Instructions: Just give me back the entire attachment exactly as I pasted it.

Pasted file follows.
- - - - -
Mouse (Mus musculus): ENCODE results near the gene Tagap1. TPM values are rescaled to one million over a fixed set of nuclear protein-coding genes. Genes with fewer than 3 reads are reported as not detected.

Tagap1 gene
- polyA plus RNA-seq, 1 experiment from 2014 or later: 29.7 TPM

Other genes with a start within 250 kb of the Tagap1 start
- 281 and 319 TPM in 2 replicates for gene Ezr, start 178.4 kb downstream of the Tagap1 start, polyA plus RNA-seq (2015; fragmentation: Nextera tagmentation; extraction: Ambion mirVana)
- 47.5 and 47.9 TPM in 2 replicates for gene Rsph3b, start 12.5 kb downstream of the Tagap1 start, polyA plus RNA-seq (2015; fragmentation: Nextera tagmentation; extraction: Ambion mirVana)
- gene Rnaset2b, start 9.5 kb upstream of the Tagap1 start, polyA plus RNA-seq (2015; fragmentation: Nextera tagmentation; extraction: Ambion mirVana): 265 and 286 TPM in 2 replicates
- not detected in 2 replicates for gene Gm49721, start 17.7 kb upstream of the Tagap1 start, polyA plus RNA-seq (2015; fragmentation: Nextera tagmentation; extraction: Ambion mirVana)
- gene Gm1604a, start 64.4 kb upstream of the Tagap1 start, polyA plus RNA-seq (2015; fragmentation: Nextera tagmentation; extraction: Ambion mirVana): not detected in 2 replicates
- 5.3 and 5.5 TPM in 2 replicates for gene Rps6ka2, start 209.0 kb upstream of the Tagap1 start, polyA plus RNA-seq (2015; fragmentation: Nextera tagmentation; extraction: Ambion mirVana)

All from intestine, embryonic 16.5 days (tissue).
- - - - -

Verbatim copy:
Mouse (Mus musculus): ENCODE results near the gene Tagap1. TPM values are rescaled to one million over a fixed set of nuclear protein-coding genes. Genes with fewer than 3 reads are reported as not detected.

Tagap1 gene
- polyA plus RNA-seq, 1 experiment from 2014 or later: 29.7 TPM

Other genes with a start within 250 kb of the Tagap1 start
- 281 and 319 TPM in 2 replicates for gene Ezr, start 178.4 kb downstream of the Tagap1 start, polyA plus RNA-seq (2015; fragmentation: Nextera tagmentation; extraction: Ambion mirVana)
- 47.5 and 47.9 TPM in 2 replicates for gene Rsph3b, start 12.5 kb downstream of the Tagap1 start, polyA plus RNA-seq (2015; fragmentation: Nextera tagmentation; extraction: Ambion mirVana)
- gene Rnaset2b, start 9.5 kb upstream of the Tagap1 start, polyA plus RNA-seq (2015; fragmentation: Nextera tagmentation; extraction: Ambion mirVana): 265 and 286 TPM in 2 replicates
- not detected in 2 replicates for gene Gm49721, start 17.7 kb upstream of the Tagap1 start, polyA plus RNA-seq (2015; fragmentation: Nextera tagmentation; extraction: Ambion mirVana)
- gene Gm1604a, start 64.4 kb upstream of the Tagap1 start, polyA plus RNA-seq (2015; fragmentation: Nextera tagmentation; extraction: Ambion mirVana): not detected in 2 replicates
- 5.3 and 5.5 TPM in 2 replicates for gene Rps6ka2, start 209.0 kb upstream of the Tagap1 start, polyA plus RNA-seq (2015; fragmentation: Nextera tagmentation; extraction: Ambion mirVana)

All from intestine, embryonic 16.5 days (tissue).